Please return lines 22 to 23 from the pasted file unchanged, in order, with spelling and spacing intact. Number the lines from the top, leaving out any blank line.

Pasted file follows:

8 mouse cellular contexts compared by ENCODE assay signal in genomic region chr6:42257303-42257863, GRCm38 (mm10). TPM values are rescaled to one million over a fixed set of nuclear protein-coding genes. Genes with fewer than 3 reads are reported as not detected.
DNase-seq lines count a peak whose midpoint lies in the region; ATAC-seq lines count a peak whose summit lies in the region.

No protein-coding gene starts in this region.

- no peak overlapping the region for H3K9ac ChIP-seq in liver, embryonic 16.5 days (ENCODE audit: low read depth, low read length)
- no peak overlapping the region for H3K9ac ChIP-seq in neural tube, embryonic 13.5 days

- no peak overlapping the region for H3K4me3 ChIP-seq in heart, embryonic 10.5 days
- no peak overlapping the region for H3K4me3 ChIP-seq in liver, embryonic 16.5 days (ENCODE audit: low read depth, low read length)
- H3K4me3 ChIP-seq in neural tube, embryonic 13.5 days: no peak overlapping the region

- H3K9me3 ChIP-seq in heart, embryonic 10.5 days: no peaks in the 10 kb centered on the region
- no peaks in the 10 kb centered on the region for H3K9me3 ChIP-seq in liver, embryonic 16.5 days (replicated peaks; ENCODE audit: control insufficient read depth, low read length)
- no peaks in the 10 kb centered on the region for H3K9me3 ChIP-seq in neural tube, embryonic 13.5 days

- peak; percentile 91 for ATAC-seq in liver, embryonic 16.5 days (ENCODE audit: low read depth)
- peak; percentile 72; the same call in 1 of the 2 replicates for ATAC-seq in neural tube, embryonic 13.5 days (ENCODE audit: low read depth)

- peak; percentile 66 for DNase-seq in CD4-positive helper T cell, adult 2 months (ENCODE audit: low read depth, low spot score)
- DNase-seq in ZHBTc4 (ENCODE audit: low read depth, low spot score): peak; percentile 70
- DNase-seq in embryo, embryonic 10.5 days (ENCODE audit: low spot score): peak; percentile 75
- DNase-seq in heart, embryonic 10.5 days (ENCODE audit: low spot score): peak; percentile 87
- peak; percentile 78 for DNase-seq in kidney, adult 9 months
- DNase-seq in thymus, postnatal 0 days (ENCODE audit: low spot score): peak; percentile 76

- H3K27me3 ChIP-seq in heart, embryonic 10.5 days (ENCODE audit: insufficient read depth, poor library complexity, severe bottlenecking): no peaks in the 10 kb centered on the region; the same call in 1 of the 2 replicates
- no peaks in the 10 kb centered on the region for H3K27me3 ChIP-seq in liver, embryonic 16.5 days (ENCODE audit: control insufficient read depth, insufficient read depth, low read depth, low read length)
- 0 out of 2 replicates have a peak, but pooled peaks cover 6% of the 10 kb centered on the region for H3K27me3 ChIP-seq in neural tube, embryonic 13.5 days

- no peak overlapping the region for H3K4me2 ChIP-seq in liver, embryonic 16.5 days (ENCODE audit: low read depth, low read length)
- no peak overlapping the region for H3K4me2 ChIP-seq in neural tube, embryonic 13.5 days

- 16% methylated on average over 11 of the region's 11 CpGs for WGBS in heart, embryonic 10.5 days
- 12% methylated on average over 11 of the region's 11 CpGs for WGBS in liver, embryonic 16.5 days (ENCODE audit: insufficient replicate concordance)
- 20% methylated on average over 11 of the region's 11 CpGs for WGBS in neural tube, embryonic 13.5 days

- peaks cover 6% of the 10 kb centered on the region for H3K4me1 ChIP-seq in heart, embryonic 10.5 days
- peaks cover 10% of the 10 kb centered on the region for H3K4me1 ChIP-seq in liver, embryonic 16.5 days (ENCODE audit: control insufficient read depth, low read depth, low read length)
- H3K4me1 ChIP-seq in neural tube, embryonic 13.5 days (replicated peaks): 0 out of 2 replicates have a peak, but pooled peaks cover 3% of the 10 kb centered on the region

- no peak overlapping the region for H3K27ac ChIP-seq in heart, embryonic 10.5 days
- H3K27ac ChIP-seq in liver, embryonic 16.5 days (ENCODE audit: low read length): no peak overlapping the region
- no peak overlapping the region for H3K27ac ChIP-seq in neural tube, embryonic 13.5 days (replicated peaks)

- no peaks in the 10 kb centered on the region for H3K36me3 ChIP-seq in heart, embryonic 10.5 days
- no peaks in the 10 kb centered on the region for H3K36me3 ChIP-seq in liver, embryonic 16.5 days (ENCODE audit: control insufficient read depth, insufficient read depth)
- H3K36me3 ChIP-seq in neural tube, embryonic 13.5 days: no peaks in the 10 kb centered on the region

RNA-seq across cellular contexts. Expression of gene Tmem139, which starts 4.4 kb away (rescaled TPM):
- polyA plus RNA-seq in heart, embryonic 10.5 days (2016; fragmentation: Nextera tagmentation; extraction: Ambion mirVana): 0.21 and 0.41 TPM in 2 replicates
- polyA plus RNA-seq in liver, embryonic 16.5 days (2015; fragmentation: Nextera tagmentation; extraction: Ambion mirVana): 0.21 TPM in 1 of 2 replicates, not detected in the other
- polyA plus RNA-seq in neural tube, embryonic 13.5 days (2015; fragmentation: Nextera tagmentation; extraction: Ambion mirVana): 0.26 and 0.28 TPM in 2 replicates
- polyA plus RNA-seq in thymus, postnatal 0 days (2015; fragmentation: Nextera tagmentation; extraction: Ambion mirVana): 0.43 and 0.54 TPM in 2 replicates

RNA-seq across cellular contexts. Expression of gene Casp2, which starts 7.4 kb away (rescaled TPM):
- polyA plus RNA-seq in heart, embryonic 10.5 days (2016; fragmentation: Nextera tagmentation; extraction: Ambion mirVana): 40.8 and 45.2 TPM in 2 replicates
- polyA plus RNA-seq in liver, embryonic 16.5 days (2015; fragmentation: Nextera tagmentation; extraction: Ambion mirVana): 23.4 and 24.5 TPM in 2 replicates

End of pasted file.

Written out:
- 0 out of 2 replicates have a peak, but pooled peaks cover 6% of the 10 kb centered on the region for H3K27me3 ChIP-seq in neural tube, embryonic 13.5 days

- no peak overlapping the region for H3K4me2 ChIP-seq in liver, embryonic 16.5 days (ENCODE audit: low read depth, low read length)